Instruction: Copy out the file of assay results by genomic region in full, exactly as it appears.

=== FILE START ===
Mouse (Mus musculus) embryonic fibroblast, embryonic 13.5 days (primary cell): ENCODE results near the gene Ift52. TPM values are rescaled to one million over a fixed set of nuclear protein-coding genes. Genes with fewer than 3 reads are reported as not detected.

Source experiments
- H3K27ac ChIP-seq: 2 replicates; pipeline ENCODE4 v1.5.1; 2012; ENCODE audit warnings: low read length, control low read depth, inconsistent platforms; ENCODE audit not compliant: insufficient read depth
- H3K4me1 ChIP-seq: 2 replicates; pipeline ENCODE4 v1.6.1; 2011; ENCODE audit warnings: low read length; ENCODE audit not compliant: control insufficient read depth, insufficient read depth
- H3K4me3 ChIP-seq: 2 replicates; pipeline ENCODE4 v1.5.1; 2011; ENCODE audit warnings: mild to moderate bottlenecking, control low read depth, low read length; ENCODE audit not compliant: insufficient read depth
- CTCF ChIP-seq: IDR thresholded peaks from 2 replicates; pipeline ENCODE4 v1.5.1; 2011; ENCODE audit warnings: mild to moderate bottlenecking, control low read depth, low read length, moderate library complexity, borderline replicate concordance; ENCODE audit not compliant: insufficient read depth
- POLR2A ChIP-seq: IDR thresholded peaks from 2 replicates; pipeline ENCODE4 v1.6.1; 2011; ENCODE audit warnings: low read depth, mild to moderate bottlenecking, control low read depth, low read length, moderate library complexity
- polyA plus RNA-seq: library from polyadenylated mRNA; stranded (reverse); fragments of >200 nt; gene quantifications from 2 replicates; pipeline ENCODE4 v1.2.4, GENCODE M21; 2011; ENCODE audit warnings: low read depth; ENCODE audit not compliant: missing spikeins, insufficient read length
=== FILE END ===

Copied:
Mouse (Mus musculus) embryonic fibroblast, embryonic 13.5 days (primary cell): ENCODE results near the gene Ift52. TPM values are rescaled to one million over a fixed set of nuclear protein-coding genes. Genes with fewer than 3 reads are reported as not detected.

Source experiments
- H3K27ac ChIP-seq: 2 replicates; pipeline ENCODE4 v1.5.1; 2012; ENCODE audit warnings: low read length, control low read depth, inconsistent platforms; ENCODE audit not compliant: insufficient read depth
- H3K4me1 ChIP-seq: 2 replicates; pipeline ENCODE4 v1.6.1; 2011; ENCODE audit warnings: low read length; ENCODE audit not compliant: control insufficient read depth, insufficient read depth
- H3K4me3 ChIP-seq: 2 replicates; pipeline ENCODE4 v1.5.1; 2011; ENCODE audit warnings: mild to moderate bottlenecking, control low read depth, low read length; ENCODE audit not compliant: insufficient read depth
- CTCF ChIP-seq: IDR thresholded peaks from 2 replicates; pipeline ENCODE4 v1.5.1; 2011; ENCODE audit warnings: mild to moderate bottlenecking, control low read depth, low read length, moderate library complexity, borderline replicate concordance; ENCODE audit not compliant: insufficient read depth
- POLR2A ChIP-seq: IDR thresholded peaks from 2 replicates; pipeline ENCODE4 v1.6.1; 2011; ENCODE audit warnings: low read depth, mild to moderate bottlenecking, control low read depth, low read length, moderate library complexity
- polyA plus RNA-seq: library from polyadenylated mRNA; stranded (reverse); fragments of >200 nt; gene quantifications from 2 replicates; pipeline ENCODE4 v1.2.4, GENCODE M21; 2011; ENCODE audit warnings: low read depth; ENCODE audit not compliant: missing spikeins, insufficient read length